Again without citation to authority, Robert next contends that when read together, RCW 4.84.010, .080, and .185 limit the allowable rate of attorney fees to $200 per hour. RCW 4.84.010(6) provides for an award of costs for “[s]tatutory attorney and witness fees.” RCW 4.84.080 sets “costs to be called the attorney fee” at $200. RCW 4.84.185 allows the court to “require the nonprevailing party to pay the prevailing party the reasonable expenses, including fees of attorneys, incurred in opposing” a frivolous action. None of these sections sets a limit on hourly rates that form the basis of such fees.
The court below awarded attorney fees to Leon. Robert contends Leon's attorney improperly appeared in the action for their two sisters, which constituted a conflict of interest because, as beneficiaries of the trust, they were properly plaintiffs and aligned with him. Robert contends the attorney fees award was error. But Robert named his sisters as defendants and presents nothing from them asserting any perceived conflict.
Finally, Leon requests an award of attorney fees on appeal under RAP 18.9(a), claiming Robert filed a frivolous appeal. An appeal is frivolous “if the appellate court is convinced that the appeal presents no debatable issues upon which reasonable minds could differ and is so lacking in merit that there is no possibility of reversal.” 25 There are no debatable issues here. Robert had no basis to file this suit, let alone appeal its dismissal. We therefore award Leon his fees and costs for defending this appeal, subject to his compliance with RAP 18.1(d).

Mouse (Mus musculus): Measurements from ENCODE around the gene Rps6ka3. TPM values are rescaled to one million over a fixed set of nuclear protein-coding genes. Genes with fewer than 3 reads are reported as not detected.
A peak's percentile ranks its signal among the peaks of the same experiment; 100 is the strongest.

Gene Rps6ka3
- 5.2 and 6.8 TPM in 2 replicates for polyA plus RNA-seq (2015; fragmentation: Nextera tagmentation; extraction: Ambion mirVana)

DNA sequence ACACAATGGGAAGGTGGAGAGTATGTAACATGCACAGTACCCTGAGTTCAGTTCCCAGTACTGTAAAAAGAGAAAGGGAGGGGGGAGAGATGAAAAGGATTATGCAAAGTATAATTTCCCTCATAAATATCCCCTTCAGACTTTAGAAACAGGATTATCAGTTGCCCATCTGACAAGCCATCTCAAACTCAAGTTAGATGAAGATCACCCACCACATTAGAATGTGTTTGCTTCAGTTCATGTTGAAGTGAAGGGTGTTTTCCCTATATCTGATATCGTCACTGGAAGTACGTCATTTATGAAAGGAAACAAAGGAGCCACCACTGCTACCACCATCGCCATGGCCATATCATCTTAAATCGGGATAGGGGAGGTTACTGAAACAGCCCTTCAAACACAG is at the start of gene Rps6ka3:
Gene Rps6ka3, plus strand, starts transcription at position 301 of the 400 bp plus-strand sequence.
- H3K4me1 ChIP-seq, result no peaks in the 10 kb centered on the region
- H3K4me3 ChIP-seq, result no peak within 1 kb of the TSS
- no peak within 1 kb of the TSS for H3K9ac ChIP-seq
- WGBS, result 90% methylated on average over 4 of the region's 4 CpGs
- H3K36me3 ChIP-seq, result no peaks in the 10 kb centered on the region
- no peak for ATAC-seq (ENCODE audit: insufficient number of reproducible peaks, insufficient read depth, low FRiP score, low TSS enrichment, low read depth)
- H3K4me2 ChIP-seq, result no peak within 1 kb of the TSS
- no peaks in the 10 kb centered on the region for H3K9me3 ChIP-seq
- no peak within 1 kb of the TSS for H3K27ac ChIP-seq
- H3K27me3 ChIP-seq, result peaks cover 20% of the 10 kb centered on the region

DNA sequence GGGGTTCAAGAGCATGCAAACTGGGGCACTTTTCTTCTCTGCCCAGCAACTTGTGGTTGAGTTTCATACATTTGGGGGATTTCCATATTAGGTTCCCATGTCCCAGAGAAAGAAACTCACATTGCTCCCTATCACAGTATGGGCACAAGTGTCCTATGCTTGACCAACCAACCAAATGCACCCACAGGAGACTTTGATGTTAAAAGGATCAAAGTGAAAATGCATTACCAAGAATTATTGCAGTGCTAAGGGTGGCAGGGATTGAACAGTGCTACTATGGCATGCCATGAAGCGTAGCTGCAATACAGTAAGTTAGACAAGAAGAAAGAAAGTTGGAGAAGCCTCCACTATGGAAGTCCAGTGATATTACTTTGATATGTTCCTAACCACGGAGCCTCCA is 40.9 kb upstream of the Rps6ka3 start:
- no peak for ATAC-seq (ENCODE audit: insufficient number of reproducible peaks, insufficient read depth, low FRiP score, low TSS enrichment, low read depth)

2. FN2. CR 56(c).
3. FN3. CR 56(e).
4. FN4. Right–Price Recreation, LLC v. Connells Prairie Community Council, 146 Wn.2d 370, 381–82, 46 P.3d 789 (2002).
5. FN5. Id.
6. FN6. CR 56(e).
7. FN7. CR 56(e).
8. FN8. Right–Price, 146 Wn.2d at 382 (internal quotation marks omitted) (quoting Young v. Key Pharms., Inc., 112 Wn.2d 216, 225, 770 P.2d 182 (1989)).Wendle v. Farrow, 102 Wn.2d 380, 382, 686 P.2d 480 (1984).